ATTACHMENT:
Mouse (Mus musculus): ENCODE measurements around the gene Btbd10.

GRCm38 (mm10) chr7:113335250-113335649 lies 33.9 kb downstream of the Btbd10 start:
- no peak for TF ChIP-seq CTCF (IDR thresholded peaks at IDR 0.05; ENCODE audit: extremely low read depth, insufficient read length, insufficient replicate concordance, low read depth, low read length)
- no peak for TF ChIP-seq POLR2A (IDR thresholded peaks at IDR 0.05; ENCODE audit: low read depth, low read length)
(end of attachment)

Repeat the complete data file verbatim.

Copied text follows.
Mouse (Mus musculus): ENCODE measurements around the gene Btbd10.

GRCm38 (mm10) chr7:113335250-113335649 lies 33.9 kb downstream of the Btbd10 start:
- no peak for TF ChIP-seq CTCF (IDR thresholded peaks at IDR 0.05; ENCODE audit: extremely low read depth, insufficient read length, insufficient replicate concordance, low read depth, low read length)
- no peak for TF ChIP-seq POLR2A (IDR thresholded peaks at IDR 0.05; ENCODE audit: low read depth, low read length)